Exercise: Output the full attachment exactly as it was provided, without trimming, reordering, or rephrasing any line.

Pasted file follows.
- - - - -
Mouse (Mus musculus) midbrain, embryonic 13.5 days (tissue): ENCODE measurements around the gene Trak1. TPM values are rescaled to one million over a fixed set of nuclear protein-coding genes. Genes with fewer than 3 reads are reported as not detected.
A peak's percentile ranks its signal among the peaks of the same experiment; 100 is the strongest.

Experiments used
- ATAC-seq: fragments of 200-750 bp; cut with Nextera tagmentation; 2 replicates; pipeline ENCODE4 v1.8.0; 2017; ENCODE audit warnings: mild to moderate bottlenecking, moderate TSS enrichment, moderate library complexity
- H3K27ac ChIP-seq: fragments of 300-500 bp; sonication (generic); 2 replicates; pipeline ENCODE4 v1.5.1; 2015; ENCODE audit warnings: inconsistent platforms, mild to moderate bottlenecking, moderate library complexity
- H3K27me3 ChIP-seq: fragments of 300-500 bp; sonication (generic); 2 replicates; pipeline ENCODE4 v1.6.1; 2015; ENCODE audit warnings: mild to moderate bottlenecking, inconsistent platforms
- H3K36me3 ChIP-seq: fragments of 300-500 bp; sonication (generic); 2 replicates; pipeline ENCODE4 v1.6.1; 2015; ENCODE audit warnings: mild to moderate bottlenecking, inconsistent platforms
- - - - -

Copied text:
Mouse (Mus musculus) midbrain, embryonic 13.5 days (tissue): ENCODE measurements around the gene Trak1. TPM values are rescaled to one million over a fixed set of nuclear protein-coding genes. Genes with fewer than 3 reads are reported as not detected.
A peak's percentile ranks its signal among the peaks of the same experiment; 100 is the strongest.

Experiments used
- ATAC-seq: fragments of 200-750 bp; cut with Nextera tagmentation; 2 replicates; pipeline ENCODE4 v1.8.0; 2017; ENCODE audit warnings: mild to moderate bottlenecking, moderate TSS enrichment, moderate library complexity
- H3K27ac ChIP-seq: fragments of 300-500 bp; sonication (generic); 2 replicates; pipeline ENCODE4 v1.5.1; 2015; ENCODE audit warnings: inconsistent platforms, mild to moderate bottlenecking, moderate library complexity
- H3K27me3 ChIP-seq: fragments of 300-500 bp; sonication (generic); 2 replicates; pipeline ENCODE4 v1.6.1; 2015; ENCODE audit warnings: mild to moderate bottlenecking, inconsistent platforms
- H3K36me3 ChIP-seq: fragments of 300-500 bp; sonication (generic); 2 replicates; pipeline ENCODE4 v1.6.1; 2015; ENCODE audit warnings: mild to moderate bottlenecking, inconsistent platforms